The Myers Briggs Type Indicator is a questionnaire developed by Isabel Meyers that attempts to organize Carl Jung’s Psychological Types theory of personality development into a practical methodology.

Jung’s Theory

In his book Psychological Types, Jung introduces the idea that human personality has two types: Introversion (inwardly focused) and Extraversion (outwardly focused). His premise is that our minds do four basic mental functions: Thinking, Feeling, Intuition and Sensation.

When a mind active, it does one of two things: takes in information (Perceiving) or organizes that information (Judging). Taking in information is done with Intuition and Sensation. Organizing information is done with Thinking and Feeling. Each one of those four mental functions can be introverted or extroverted which give us eight psychological types:

– Introverted Intuition (Ni)
– Extraverted Intuition (Ne)
– Introverted Sensation (Si)
– Extraverted Sensation (Se)
– Introverted Thinking (Ti)
– Extraverted Thinking (Te)
– Introverted Feeling (Fi)
– Extraverted Feeling (Fe)

With these eight types, a person has a dominant function, a balancing inferior function, and and two auxiliary functions. According to Jung’s Type Theory, it’s the development of these functions that make up personality.

Katherine Cook Briggs (INFJ)

Katharine Briggs was born in 1875 to an academic family that valued education for women in an era when society didn’t. Her father was part of the faculty at Michigan Agricultural College (now Michigan State University) and home schooled her until she left for college at age fourteen. After getting her degree in agriculture, she worked as a teacher. This is where her interest in personality psychology began.

She researched children’s educational and social development theories but couldn’t find a comprehensive personality type theory so she began to develop her own by observing her daughter Isabel. From birth to age 13, Katharine kept a journal of Isabel’s development and tracked how different levels of feeding, play, punishment, cuddling and other factors affected Isabel development.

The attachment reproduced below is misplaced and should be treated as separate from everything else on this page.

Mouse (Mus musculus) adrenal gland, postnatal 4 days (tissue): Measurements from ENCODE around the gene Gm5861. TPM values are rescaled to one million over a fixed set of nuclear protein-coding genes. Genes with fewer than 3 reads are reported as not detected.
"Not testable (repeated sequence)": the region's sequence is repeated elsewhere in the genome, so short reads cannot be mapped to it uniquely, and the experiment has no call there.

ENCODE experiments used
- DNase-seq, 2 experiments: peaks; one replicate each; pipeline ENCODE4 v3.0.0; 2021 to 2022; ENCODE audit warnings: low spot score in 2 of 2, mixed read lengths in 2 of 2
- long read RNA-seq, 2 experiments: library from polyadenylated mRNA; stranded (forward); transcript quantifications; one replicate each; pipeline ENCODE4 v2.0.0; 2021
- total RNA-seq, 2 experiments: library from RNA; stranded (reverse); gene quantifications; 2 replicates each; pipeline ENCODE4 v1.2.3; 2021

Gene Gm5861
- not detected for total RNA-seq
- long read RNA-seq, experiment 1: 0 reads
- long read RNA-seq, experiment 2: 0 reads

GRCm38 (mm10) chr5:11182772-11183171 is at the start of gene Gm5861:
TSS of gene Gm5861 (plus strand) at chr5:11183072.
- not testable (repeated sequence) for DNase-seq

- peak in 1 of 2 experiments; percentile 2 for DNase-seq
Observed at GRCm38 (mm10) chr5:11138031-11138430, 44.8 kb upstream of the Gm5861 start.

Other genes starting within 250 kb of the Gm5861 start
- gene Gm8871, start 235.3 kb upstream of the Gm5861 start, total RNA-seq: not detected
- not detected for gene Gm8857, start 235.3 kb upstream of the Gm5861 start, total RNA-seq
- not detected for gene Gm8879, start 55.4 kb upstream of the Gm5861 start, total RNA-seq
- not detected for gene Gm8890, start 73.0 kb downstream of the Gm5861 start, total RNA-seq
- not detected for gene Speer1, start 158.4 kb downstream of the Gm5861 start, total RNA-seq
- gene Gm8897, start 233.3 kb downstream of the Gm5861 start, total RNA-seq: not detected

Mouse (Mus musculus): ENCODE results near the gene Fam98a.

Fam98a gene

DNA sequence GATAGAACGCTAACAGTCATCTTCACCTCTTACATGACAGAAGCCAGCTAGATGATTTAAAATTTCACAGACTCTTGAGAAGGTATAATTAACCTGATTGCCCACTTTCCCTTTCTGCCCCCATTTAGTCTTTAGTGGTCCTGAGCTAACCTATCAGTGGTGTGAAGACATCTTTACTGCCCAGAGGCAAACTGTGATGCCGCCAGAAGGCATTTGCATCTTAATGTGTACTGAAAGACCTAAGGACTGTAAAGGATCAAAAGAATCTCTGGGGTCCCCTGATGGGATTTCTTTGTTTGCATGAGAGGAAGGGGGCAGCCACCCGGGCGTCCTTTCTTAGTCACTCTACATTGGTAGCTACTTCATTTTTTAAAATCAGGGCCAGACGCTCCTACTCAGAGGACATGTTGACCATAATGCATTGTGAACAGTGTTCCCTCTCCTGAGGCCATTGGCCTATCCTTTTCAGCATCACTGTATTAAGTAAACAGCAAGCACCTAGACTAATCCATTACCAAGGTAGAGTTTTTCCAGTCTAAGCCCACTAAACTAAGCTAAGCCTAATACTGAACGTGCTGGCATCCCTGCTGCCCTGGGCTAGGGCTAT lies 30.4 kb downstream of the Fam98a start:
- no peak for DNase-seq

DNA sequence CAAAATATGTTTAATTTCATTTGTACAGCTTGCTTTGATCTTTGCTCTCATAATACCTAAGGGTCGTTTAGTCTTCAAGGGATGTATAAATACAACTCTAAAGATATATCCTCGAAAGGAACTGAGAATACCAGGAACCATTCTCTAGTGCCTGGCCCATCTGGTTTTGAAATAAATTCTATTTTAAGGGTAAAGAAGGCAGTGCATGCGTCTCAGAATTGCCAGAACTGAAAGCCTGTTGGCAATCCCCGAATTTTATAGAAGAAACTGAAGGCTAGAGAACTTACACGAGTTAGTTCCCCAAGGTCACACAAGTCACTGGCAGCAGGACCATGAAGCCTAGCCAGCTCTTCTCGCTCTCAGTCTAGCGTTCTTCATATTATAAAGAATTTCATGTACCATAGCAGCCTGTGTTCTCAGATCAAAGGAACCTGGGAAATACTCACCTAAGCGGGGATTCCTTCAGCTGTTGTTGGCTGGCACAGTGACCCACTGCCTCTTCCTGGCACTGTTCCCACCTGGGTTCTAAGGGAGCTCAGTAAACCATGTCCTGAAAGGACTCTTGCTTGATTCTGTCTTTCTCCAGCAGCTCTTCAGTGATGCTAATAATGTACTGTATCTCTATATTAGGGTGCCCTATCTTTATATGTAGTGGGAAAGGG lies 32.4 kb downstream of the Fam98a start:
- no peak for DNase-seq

Katherine spent 26 years developing her own theory from raising Isabel and then using her research to write thirty-three articles on child rearing for the Ladies Home Journal. She abandoned her theory when she read Jung’s Psychological Types in 1923. Katharine was 22 when Isabel was born. She was 48 when she read Jung’s book.

She developed a way to apply Jung’s theory to children’s personalities. Three years later, she published an article in the New Republic, titled “Meet Yourself: How to Use the Personality Paint Box” to help parents type their children.

Isabel Briggs Meyers (INFP)

The MBTI as an assessment tool exists because of Isabel Meyers. Her mother Katarine was the theoritician who expanded on Jung’s theory with her own observations. It was Isabel who took her mother’s theories and developed questions that could be used as a questionnaire.

Katharine and Isabel started developing the MBTI around 1942 after the start of WW2. Using Jung’s theories, they created 4 dichotomies:

E – I: Extrovert – Introvert